So what went wrong? David A. Gross, who runs Franchise Entertainment Research, told Newsweek that the company’s focus on its Disney+ streaming service—and pumping out enough content to keep subscribers on board—has placed it in an unprecedented position.

“At the beginning of the pandemic, the industry embraced short-term thinking and threw itself into the streaming business without thinking about what that might do to moviegoing when the pandemic ended,” he explained.

“The stock market rewarded it. Traditional release windows were blurred and moviegoers were trained to watch what had been theatrical stories at home. Audiences became comfortable, and the value of the big screen dropped. We had at least two years of that, before the industry realized what was happening. By the time Wall Street pulled the plug, the theatrical experience was damaged.”

The image on the left is a still from Disney and Pixar’s original feature film “Turning Red.” The image on the right is a still from Disney and Pixar’s “Soul.” The movies, as well as “Luca,” are set to be released in theaters next year after having their streaming debuts on Disney+.

With Disney+ having launched in November 19, 2019, the timing could not have been more perfect for the platform to entertain stuck-at-home audiences when the COVID-19 pandemic led to sweeping global lockdowns from March 2020.

“This timing worked in favor of the new streaming service but also applied pressure on their big screen movie brands to pivot to the small screen and thus placed some of their biggest theatrical films from their Pixar, Star Wars, animation and of course Marvel divisions in a simultaneous day and date release or a small screen only premium option that left many consumers confused,” Paul Dergarabedian, senior media analyst at Comscore, told Newsweek.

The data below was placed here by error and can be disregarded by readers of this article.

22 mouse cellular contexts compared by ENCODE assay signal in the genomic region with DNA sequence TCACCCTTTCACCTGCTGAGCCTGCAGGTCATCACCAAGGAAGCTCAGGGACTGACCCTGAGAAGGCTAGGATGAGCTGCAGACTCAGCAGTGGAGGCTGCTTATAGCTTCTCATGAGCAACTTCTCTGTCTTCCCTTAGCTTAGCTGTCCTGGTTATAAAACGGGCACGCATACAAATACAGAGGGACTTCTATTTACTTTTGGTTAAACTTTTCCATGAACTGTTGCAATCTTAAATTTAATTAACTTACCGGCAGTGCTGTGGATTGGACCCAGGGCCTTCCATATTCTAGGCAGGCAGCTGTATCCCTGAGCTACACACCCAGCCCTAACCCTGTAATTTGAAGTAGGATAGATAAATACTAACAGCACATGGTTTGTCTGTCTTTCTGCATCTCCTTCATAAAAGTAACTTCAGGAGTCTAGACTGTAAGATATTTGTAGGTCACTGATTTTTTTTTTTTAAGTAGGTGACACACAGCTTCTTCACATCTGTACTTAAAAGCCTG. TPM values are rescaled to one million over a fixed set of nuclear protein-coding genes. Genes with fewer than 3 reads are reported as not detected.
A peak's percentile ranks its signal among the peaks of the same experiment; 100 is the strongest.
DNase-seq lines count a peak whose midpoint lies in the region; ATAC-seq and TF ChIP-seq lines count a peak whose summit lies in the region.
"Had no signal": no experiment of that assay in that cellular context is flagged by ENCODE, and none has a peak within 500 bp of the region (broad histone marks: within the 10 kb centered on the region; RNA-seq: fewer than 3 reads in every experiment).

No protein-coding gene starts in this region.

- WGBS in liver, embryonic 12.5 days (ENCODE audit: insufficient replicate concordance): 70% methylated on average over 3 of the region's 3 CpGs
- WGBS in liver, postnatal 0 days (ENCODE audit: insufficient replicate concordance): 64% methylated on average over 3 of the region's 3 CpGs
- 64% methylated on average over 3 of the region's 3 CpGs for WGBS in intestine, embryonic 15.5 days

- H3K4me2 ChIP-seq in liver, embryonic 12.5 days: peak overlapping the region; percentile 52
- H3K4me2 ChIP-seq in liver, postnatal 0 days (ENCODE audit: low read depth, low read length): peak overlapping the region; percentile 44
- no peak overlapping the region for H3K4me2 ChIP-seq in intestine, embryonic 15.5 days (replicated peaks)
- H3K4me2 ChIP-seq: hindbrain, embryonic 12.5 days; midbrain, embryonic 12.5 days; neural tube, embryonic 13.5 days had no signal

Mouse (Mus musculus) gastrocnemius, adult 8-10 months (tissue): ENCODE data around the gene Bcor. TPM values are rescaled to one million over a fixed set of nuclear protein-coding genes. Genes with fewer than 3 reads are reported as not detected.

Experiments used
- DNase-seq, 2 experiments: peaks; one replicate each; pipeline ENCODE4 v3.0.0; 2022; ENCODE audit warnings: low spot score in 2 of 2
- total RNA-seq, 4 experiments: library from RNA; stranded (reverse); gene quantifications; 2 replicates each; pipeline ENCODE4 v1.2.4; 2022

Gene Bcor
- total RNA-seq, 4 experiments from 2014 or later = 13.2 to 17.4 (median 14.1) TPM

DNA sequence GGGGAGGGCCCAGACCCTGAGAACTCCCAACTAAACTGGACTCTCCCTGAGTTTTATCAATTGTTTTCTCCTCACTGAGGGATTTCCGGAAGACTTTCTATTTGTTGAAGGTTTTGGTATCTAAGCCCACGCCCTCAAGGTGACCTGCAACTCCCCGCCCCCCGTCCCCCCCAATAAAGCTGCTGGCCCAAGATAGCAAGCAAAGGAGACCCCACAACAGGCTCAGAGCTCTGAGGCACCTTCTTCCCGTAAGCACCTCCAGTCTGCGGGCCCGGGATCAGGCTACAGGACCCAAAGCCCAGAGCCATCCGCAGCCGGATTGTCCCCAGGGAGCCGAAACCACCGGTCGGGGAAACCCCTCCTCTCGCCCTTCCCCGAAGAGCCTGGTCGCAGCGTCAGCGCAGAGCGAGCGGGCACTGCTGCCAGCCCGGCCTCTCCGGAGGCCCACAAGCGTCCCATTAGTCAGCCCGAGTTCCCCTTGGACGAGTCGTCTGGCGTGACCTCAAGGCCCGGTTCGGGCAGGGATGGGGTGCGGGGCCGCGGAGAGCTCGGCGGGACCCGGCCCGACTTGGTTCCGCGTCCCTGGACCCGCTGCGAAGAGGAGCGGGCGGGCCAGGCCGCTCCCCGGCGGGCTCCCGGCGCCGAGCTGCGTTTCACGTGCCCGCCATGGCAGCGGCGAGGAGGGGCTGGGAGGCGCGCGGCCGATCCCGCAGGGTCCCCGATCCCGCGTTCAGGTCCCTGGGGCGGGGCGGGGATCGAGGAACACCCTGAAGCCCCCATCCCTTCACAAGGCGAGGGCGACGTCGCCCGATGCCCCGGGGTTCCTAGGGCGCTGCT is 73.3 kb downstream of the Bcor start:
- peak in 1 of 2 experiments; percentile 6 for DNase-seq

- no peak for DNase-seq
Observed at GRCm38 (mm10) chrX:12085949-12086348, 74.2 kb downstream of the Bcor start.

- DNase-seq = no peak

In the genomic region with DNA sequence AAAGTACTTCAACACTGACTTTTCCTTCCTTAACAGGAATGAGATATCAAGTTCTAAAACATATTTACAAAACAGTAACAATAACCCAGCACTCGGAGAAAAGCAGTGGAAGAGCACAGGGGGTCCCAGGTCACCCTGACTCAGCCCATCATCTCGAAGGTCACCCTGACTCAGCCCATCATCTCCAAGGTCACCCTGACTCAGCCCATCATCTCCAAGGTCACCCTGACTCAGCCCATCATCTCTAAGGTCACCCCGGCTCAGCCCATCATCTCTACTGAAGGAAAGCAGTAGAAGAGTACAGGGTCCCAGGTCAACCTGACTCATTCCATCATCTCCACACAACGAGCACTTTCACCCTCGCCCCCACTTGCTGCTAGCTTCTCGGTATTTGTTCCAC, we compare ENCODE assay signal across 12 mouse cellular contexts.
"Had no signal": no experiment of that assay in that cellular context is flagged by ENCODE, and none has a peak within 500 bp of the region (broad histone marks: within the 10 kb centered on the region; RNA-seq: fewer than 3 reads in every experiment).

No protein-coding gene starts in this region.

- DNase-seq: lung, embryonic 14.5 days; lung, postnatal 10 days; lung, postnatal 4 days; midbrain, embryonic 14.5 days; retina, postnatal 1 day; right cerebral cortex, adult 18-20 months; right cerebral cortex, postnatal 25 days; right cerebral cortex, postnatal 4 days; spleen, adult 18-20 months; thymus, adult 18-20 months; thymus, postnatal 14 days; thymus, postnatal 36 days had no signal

“Producing a massive amount of spinoff Marvel shows, some of which required much homework on the part of even die-hard fans to unravel the various plot points and universe interconnectivity, also caused consternation among fans and critics alike.”

Perhaps in a move to wake itself from a nightmare of its own making, it was announced this week that Pixar plans to release three of its movies in theaters across the U.S., long after they had streaming debuts on Disney+.

Soul, Turning Red and Luca will be released domestically on January 12, February 9, and March 22, respectively. In 2020, Soul debuted on Disney+ at the height of the pandemic, followed by Luca in 2021 and Turning Red in 2022.

The release of the films will follow the unexpected summer success of Elemental, which had a soft opening with $29.6 million, but went on to become a sleeper hit, earning $154.4 million at the domestic box office and an additional $341.5 million internationally.

“In the long run, there’s been a bit of a mixed blessing because we’ve trained audiences that these films will be available for you on Disney+,” Pixar’s creative chief officer Pete Docter told Variety in June “And it’s more expensive for a family of four to go to a theater when they know they can wait and it’ll come out on the platform. We’re trying to make sure people realize there’s a great deal you’re missing by not seeing it on the big screen.”

Political Detractors

However, luring audiences back to movie theaters in huge numbers may prove difficult for Disney, which helped to solidify a new viewing culture that consumers appear stubborn to revert from.

Then there’s the political aspect: Disney has faced fervent criticism from MAGA conservatives in recent years. A move for more diverse casting and themes in its movies has sparked backlash.

Former President Donald Trump, who is the de facto face of the MAGA movement and a friend of Marvel Entertainment’s former chairman and CEO Isaac “Ike” Perlmutter, called out Disney for “going woke” during a rally in Florida in November.

It was also criticized for choosing to cast Halle Bailey in the role of Ariel in the 2023 live-action remake of The Little Mermaid—including from conservative commentator Matt Walsh, who said a Black mermaid wasn’t accurate from a “scientific perspective.”